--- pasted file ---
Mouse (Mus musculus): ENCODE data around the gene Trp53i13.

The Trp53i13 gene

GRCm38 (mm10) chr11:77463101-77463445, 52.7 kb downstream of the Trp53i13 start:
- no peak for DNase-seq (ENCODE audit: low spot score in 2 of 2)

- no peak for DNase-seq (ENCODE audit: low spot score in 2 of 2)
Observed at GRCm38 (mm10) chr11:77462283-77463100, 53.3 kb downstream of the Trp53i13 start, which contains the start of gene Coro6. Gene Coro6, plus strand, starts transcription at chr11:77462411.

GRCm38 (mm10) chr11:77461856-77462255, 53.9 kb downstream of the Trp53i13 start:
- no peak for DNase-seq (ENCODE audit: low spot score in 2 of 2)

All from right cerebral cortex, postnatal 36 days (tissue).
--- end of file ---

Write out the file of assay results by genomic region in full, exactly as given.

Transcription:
Mouse (Mus musculus): ENCODE data around the gene Trp53i13.

The Trp53i13 gene

GRCm38 (mm10) chr11:77463101-77463445, 52.7 kb downstream of the Trp53i13 start:
- no peak for DNase-seq (ENCODE audit: low spot score in 2 of 2)

- no peak for DNase-seq (ENCODE audit: low spot score in 2 of 2)
Observed at GRCm38 (mm10) chr11:77462283-77463100, 53.3 kb downstream of the Trp53i13 start, which contains the start of gene Coro6. Gene Coro6, plus strand, starts transcription at chr11:77462411.

GRCm38 (mm10) chr11:77461856-77462255, 53.9 kb downstream of the Trp53i13 start:
- no peak for DNase-seq (ENCODE audit: low spot score in 2 of 2)

All from right cerebral cortex, postnatal 36 days (tissue).